A church in my neighborhood is holding an electric vehicle expo this month to showcase electric cars, lawnmowers, snowblowers, e-bikes and e-scooters. It’s a hands-on event with test drive opportunities and a chance to visit with EV owners. Importantly, there will be experts on hand to explain EV charging, charging networks, rebates and other incentives for electric vehicle purchases. The expo sign caught my eye because I’ve been seeking new ways to reduce my own carbon footprint beyond using LED light bulbs, recycling and composting, and not using the air conditioner at home except for when the dewpoint creeps into the high 60s. As it turns out, I’m not alone in my desire to challenge my reliance on fossil fuels — the main contributor to climate change.
Cornerstone Advisors recently released a survey of 3,150 adults that showed nearly one in four Americans consider climate change to be the most important social challenge facing the country. Of consumers who didn’t mention climate change as the most important challenge, 44 percent said they consider climate change to be a very important issue. Of the 25 percent who said climate change was the most important issue facing the country — only 9 percent actually tracked their carbon footprint. That number dropped to 7 percent among the rest of the population. This begs the question: If an issue is important to you, why not do something about it?
The fact is, beyond the commonplace steps I mentioned above, most people don’t know how to take meaningful steps to reduce their carbon footprint. I’ve pondered replacing my 14-year-old car with an electric vehicle, but I have so many questions and not the first idea of where to turn for answers. An expo like the one offered at the local church is a step in the right direction. Your bank could certainly organize a similar event. But it also can go further.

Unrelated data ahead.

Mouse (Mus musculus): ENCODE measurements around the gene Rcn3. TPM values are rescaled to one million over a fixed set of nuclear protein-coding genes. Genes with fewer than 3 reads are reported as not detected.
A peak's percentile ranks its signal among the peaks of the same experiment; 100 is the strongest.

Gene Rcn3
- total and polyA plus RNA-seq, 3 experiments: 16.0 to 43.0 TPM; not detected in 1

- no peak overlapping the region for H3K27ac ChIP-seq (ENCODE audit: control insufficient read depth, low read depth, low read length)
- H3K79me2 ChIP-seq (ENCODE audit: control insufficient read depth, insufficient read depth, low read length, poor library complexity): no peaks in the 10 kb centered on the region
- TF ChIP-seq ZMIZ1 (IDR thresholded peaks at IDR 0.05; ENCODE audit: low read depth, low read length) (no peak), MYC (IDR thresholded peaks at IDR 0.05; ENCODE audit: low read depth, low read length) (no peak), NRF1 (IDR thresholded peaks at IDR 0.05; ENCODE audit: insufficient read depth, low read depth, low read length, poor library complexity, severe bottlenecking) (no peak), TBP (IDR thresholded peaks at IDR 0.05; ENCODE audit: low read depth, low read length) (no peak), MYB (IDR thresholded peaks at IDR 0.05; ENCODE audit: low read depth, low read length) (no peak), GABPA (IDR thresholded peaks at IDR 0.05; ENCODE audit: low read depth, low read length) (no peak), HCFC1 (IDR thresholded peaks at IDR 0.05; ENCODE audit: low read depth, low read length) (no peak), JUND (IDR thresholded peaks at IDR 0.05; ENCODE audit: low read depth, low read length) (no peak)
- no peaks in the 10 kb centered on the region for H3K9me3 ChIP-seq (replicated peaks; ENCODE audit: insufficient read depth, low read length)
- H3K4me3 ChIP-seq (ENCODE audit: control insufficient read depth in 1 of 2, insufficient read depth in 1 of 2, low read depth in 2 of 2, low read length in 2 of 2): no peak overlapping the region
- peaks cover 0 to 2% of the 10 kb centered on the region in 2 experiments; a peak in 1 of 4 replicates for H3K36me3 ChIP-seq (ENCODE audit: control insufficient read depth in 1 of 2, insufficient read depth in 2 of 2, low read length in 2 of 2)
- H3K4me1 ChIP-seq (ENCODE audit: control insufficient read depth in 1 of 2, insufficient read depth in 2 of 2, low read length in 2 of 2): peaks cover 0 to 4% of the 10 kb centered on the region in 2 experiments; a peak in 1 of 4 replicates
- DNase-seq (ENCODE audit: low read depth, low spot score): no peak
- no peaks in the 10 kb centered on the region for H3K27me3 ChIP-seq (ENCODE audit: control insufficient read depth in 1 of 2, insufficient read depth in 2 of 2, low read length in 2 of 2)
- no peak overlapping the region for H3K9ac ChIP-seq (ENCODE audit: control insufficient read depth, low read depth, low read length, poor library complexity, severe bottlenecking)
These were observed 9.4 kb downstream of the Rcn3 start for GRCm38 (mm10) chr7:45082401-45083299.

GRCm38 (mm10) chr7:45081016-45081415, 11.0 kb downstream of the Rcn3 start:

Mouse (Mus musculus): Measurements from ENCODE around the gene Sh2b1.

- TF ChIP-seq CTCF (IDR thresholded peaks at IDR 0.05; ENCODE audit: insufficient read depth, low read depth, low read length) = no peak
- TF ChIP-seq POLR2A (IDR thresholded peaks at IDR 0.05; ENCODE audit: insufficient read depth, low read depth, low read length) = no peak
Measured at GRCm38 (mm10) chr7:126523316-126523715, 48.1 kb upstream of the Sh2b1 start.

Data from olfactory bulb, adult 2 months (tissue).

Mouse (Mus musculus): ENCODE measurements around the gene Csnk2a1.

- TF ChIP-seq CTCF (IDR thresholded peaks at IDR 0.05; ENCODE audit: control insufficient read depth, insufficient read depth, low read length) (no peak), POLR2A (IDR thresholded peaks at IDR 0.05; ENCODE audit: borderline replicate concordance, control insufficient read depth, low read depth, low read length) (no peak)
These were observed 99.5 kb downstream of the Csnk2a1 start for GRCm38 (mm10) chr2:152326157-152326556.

That Cornerstone survey queried consumers about what types of climate-focused action their banks might offer that would pique their interest. At least one-third of respondents said they’d be very interested in green lending products like home modernization loans, green mortgages and green car loans. Other items of interest include: Rewards programs for purchases made at environmentally-friendly companies; debit cards made from upcycled materials; policies that prevent deposits from funding fossil fuel exploration or production, and a carbon footprint tracker.
Many banks have embraced ESG principles; they’ve reduced their carbon footprint by adopting LEED standards; rightsized their operations; diverted equipment away from landfills, and encouraged customers to adopt paperless statements and online bill pay. These are important steps to take as an organization and they certainly support the greening of your brand. It gives your climate-conscious customers all the right feelings knowing their bank shares their values. But your customers want to do more too, and you can help them. Ron Shevlin, who wrote the Cornerstone report, said there’s a market for climate-based financial products, and banks can win new customers if they develop products and services to serve the climate conscious.